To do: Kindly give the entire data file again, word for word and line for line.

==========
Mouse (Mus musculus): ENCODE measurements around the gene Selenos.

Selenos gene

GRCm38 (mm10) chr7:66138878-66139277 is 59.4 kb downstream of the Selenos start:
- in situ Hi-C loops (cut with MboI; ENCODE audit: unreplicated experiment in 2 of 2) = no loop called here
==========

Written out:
Mouse (Mus musculus): ENCODE measurements around the gene Selenos.

Selenos gene

GRCm38 (mm10) chr7:66138878-66139277 is 59.4 kb downstream of the Selenos start:
- in situ Hi-C loops (cut with MboI; ENCODE audit: unreplicated experiment in 2 of 2) = no loop called here